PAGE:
Many modern freestall barns now us misters and fans for temperature control

Meanwhile, pastured cows outside in the heat are trying  to find a shade tree to gather under. Flies and insects bother them and they are probably some distance from fresh drinking water and are not seriously grazing resulting in less milk.

Anyone doubting the value of a modern, well ventilated free stall dairy barn should visit one on a 90 degree day and see the difference. 

Stone fence

Q? Last week you wrote about a stone fence located on the Notstad farm near Cambridge, did you find out any more more about it?

In review: Jeff Nostad asked if I’d like to see a stone fence on his farm that has  been there since about 1850. I had envisioned a fence made of a pile of rocks taken from farm fields, as we sped off through several cornfields on Jeff’’s Gator. Wrong! 

“There it is,” Jeff said as he stopped in front of a section of neatly laid layers of slabs of limestone rock about four feet high. “This extends for well over half a mile and we’re not sure who built it or why or where the rock came from,” he explains.

Jeff  Notstad lifts one of the limestone fence pieces of the over half-mile long fence.

My reaction was “amazing” just think of the work involved in quarrying the rock, hauling it and stacking it and it’s still there! 

“I guess only a Norwegian would do such a thing,” Jeff said with a laugh.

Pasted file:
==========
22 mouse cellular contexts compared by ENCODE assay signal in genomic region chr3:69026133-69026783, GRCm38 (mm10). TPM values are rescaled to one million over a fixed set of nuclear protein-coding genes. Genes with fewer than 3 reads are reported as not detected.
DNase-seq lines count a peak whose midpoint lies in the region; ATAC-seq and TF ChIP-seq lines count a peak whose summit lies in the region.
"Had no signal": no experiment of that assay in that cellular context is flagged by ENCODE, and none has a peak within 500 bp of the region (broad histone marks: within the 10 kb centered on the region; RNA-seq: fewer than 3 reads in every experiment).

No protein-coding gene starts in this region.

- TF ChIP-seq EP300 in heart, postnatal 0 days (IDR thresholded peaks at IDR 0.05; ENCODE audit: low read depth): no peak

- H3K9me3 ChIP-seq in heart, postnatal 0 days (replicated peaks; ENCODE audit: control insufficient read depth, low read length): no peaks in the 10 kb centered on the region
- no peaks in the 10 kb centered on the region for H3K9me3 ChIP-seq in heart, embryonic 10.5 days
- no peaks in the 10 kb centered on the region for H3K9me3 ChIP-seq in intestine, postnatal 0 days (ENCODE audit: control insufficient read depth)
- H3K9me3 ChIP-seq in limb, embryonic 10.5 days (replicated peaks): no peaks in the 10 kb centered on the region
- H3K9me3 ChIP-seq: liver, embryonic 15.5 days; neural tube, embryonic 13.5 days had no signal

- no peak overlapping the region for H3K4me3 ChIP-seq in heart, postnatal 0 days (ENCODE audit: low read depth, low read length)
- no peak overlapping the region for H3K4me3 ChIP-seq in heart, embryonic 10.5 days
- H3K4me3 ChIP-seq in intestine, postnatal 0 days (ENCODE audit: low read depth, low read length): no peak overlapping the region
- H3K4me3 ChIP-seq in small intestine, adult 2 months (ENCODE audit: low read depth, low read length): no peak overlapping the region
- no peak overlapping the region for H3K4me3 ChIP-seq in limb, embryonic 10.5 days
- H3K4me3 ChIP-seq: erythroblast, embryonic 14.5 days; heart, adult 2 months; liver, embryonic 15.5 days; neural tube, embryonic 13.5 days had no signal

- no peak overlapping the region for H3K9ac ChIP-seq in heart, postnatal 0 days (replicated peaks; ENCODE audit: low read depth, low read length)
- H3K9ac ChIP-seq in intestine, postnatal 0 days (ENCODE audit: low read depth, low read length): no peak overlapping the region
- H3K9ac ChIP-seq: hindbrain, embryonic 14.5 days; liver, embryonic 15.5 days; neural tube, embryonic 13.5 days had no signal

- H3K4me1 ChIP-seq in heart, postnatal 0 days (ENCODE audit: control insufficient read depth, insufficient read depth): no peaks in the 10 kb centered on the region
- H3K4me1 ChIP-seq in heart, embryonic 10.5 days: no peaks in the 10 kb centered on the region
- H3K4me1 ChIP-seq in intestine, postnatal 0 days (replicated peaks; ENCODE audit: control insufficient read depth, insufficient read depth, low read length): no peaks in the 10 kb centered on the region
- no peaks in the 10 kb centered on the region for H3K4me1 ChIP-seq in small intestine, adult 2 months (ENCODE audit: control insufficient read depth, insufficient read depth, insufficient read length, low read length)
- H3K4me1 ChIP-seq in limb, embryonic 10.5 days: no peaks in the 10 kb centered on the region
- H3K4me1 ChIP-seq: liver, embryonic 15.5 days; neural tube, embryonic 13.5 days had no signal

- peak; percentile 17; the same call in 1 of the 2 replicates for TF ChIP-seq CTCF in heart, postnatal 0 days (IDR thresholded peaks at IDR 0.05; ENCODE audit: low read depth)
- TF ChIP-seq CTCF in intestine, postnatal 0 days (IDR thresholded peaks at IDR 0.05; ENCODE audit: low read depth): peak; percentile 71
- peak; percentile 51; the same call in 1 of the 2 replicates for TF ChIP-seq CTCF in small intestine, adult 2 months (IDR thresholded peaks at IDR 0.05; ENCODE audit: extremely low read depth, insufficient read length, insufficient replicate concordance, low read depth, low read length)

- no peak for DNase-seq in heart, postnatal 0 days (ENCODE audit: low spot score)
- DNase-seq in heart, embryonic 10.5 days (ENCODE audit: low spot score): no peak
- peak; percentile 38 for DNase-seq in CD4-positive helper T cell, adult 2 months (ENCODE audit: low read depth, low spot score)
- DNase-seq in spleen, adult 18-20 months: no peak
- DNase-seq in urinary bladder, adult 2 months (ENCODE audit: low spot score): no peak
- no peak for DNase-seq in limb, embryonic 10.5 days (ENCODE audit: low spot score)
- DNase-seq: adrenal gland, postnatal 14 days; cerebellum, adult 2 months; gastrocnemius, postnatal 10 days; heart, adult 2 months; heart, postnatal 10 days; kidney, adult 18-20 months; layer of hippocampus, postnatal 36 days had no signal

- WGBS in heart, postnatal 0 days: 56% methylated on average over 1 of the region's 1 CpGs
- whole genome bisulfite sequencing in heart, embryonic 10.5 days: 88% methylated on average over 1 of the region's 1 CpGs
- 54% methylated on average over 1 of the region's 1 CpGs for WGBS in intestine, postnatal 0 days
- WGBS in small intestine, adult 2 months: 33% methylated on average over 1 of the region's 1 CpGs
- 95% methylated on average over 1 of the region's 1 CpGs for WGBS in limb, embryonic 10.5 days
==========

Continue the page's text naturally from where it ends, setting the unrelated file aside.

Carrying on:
Since then I’ve done some research on the Internet and found out that stone fences come in many styles and formats and are found worldwide and have been built for thousands of years.  England, much of Europe and our New England states are full of old stone fences and are tourist attractions. 

This one is called a dry fence — no mortar was used — the individual limestone slabs (each about a foot to a foot and a half in size) were skillfully placed together to support each other and the fence.  

Stone fences, whatever the kind were used to keep livestock in fields and enemies out during wars. 

This half mile long fence on the Notstad farm doesn’t surround anything (like a barnyard) and there are seemingly no other such fences in the area. Thus, the questions remain: who built it, why, when and how was it built? I shudder to think of the work involved in quarrying the stone, hauling it to the field and building the structure.  And, there doesn’t seem to be a limestone quarry close by.

Today one could use modern quarrying techniques, trucks and end loaders to haul and place the stone but 150 years ago there was only hand labor, muscle and sweat. 

The questions remain unanswered but still interesting. Jeff will do more research among descendants of families farming in the area at the time, hopefully to get more information. It’s a mystery!

Milk markets

Q? As more dairy producers lose their milk markets, there is much discussion about building more processing plants — will that be an answer?

I would doubt it. Unless the new plant would be producing a consumer product that is or will be in demand.  

Dean Foods has closed a number of dairy plants because of WalMart’s new Indiana plant. Doug Leman, executive director of the indiana Dairy Producers says: “This is not a WalMart issue ... the new plant was announced three years ago and they had contracted milk with 40 farmers and three dairy cooperatives many months ago. WalMart will be a good marketer for our Indiana milk.”

When I was a farm boy milking cows, dairying seemed so simple, as years go by, the more complex that industry seems to become.

John Oncken is owner of Oncken Communications. He can be reached at 608-222-0624, or e-mail him at